I am a teacher by gifting. I love standing in front of a group of people and communicating. But when I am leading a small group, I have to remind myself that my role is different. The primary role of a small group leader is not talker, but facilitator. The reason I love small groups is that they give us a chance to help students learn in a more effective way than simply sitting in a chair and listening to an adult talk to them. Ouch! As a teacher, that hurts just a little bit. The truth is, students learn best, not by listening to us talk to them, but through experiences, and in the small group setting, through the experience of sharing what they are processing as it pertains to the topic.

A small group leader is not primarily a sage imparting wisdom, but a miner extracting wisdom from students through asking good, open-ended questions, listens carefully, and gets students involved in the conversation. Yes, adult leaders can share insights and experiences occasionally, but that should be an exception, not the rule. When leaders do all of the talking, students are relegated to the role of passive listeners rather than active participants. As leaders we must ensure that students are engaging in the conversation through sharing their thoughts with the group and listening to their peers. If you think in terms of the old Pareto (80/20) principle, as leaders you should be doing 20% of the talking, and students should be doing 80%.

If you are a small group leader, or if you have a few leaders in your group, take some time after small group to reflect and ask if students were engaging, or if you were doing too much talking. As a principle, remember the title of the 1989 movie, “Look Who’s Talking.” If there were a video recording, or even just an audio recording of your small group meeting, whose voices would you hear? Your goal should be to ensure you hear a whole lot of students’ voices (dare I say, all of your students?) and very little of yours. It’s tough, but it’s the best thing you can do for the spiritual growth of your students.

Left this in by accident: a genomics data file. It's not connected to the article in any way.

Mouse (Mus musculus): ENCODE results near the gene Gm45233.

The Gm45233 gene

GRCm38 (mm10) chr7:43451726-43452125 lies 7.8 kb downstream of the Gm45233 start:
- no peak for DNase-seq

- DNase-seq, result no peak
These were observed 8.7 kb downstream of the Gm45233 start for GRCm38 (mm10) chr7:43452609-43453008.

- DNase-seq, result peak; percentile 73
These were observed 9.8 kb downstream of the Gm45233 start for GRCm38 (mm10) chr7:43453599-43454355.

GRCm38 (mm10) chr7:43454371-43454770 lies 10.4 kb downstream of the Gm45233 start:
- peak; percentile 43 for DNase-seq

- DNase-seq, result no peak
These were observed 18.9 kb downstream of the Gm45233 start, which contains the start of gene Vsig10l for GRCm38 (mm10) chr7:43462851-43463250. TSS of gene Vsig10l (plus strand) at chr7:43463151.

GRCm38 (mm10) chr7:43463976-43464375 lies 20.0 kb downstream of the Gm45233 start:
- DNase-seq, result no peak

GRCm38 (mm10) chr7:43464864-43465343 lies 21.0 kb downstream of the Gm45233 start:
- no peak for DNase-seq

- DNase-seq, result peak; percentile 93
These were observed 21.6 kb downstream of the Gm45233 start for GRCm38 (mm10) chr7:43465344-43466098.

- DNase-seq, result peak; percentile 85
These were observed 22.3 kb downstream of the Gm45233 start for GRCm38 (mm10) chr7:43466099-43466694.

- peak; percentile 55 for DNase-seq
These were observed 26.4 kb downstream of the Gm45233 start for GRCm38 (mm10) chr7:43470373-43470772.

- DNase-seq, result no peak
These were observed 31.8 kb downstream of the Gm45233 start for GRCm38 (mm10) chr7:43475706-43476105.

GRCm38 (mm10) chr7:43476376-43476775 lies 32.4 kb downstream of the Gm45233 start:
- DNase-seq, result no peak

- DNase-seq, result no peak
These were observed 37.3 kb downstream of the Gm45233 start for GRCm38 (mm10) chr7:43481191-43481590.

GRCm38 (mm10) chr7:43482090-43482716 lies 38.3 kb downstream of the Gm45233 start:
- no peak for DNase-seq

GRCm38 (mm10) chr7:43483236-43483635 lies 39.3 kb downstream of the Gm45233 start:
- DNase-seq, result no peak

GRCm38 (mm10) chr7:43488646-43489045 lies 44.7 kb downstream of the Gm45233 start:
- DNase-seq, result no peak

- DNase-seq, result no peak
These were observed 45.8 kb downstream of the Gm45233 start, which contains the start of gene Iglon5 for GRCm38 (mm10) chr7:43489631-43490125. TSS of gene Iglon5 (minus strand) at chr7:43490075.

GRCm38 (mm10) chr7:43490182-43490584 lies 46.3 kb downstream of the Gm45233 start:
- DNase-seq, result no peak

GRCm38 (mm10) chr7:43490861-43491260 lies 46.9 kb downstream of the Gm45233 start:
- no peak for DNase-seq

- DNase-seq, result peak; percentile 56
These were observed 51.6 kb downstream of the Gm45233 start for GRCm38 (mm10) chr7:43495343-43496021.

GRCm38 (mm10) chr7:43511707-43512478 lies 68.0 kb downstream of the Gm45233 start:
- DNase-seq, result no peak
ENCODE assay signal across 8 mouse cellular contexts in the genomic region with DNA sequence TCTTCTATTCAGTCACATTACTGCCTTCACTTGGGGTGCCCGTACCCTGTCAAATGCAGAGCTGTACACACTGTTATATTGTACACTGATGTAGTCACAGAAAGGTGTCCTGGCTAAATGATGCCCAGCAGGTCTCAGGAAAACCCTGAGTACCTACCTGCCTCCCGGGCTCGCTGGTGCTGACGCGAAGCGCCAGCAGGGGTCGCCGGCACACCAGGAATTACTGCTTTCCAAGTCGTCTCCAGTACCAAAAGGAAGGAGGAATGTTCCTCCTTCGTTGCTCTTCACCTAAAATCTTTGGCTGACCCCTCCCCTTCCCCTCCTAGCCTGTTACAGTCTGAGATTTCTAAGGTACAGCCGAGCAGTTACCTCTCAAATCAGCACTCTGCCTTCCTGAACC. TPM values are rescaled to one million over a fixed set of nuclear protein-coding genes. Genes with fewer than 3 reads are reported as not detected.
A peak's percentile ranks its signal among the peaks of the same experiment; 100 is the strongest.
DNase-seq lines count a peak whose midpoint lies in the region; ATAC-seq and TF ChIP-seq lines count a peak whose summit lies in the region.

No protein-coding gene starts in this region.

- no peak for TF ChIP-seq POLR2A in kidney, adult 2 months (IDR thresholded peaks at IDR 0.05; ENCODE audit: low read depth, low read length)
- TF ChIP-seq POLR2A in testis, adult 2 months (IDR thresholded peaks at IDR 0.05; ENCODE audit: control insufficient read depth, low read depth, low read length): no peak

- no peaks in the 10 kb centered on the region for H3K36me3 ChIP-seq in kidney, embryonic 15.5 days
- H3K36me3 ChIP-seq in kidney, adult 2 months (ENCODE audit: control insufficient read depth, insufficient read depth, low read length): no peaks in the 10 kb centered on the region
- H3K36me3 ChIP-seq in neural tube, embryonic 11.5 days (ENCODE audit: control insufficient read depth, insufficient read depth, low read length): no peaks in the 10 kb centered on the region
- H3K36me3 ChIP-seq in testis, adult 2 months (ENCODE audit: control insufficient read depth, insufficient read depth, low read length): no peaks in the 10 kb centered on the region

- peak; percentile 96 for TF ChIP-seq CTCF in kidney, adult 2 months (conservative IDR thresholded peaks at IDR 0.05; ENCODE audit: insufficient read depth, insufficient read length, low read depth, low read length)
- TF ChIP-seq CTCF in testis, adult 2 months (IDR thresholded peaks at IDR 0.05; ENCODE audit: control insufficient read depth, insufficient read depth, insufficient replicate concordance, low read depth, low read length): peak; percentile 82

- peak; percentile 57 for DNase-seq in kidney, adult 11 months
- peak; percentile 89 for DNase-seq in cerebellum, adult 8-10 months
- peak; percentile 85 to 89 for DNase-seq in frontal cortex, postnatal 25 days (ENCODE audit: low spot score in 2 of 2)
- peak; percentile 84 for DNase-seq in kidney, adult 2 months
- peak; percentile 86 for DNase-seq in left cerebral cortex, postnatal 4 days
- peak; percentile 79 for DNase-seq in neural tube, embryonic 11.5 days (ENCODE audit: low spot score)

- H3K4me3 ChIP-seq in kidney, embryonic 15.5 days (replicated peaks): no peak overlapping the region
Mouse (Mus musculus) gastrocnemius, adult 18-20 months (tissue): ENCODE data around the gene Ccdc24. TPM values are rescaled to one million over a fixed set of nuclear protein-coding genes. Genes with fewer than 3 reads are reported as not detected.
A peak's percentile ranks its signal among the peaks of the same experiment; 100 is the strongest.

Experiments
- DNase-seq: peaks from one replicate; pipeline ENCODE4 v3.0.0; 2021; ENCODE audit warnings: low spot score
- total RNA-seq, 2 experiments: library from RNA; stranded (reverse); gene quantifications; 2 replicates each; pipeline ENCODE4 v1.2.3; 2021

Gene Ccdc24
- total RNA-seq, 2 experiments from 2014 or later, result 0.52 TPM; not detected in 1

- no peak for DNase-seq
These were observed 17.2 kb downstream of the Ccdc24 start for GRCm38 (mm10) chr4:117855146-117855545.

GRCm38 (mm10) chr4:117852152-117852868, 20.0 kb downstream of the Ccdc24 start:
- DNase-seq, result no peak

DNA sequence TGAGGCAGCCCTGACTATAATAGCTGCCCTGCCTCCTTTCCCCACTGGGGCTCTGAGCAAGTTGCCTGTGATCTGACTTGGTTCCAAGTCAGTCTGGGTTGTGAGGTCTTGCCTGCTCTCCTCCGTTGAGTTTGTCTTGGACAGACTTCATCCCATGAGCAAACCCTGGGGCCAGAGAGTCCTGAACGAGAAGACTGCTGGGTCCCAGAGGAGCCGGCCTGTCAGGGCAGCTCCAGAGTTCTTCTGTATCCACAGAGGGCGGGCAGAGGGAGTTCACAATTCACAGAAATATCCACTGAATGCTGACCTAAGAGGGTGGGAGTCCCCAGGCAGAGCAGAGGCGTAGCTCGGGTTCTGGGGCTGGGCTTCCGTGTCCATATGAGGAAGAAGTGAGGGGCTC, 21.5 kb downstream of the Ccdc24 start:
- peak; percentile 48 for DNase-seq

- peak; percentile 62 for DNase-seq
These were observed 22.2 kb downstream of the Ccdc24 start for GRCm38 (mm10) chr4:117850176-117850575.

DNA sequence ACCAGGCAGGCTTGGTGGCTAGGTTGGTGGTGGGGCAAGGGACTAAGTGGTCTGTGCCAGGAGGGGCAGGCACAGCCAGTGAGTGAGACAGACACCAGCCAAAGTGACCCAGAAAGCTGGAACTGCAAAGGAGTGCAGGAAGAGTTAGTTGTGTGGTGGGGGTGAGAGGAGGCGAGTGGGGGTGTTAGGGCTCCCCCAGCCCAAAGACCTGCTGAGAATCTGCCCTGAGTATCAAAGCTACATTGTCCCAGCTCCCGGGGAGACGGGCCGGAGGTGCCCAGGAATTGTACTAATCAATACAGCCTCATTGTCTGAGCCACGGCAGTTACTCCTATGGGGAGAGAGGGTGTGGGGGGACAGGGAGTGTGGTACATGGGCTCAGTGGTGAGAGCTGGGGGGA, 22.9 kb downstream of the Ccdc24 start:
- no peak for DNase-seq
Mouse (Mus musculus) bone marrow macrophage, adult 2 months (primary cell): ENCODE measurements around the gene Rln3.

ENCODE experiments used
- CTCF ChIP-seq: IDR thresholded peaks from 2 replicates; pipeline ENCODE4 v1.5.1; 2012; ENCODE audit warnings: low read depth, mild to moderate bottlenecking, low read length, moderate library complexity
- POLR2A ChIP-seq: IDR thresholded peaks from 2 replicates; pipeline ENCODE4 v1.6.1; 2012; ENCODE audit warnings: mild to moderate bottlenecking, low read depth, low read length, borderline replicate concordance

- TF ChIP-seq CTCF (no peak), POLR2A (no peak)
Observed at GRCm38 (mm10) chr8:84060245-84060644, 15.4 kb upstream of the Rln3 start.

5 Questions to Help You Get a P.U.L.S.E. on Your Leaders

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Over the next few weeks my staff and I will be meeting with all of our volunteer adult youth leaders one-on-one. During our conversations, here are the 5 questions we are going to be sure to ask:

  1. How can I Pray for you? For your family?
  2. What do you need to Understand about the youth ministry or something coming up?
  3. Who is another potential Leader that we could invite to consider being on our adult leadership team?
  4. Tell me Stories of how you see God moving in the lives of students. How do you see God using you? Who are you connecting with?
  5. What can we do to Equip you to be a better leader for students?

Small Group Kits

Small groups are the most important thing we do in our ministry to students. Today I put together kits for each of our groups to help them maximize engagement and eqip our leaders to be even more effective. You can put all kinds of things into a box like this. Our leaders already have thri curriculum content, so here’s what we put in ours:

Small Groups Kickoff Night!

Last night we had our Delta Small Groups Kickoff Party. We all met at the church, had food, played some dodgeball, then I cast vision for small groups and our dream to see every student connected in a group. We introduced all of our incredible small group leaders then showed a preview video for Youth Alpha, the curriculum we are using in our groups this fall. (Yes, I know … there are a lot of Greek letters flying around here. I should tell you that before deciding to do Alpha in Delta, we ran a Beta test.) Finally, the students got into their groups to get to know one another and their leaders. I am very, very excited that we are adding two more groups this year, for a total of 7! I dream of the day we have 50 all over Long Island! Next week the groups begin meeting in homes, and I am praying and believing for an amazing year of connection, decisions for Jesus, and spiritual growth. If you are a student or a parent and you want information about groups, click here for times and locations.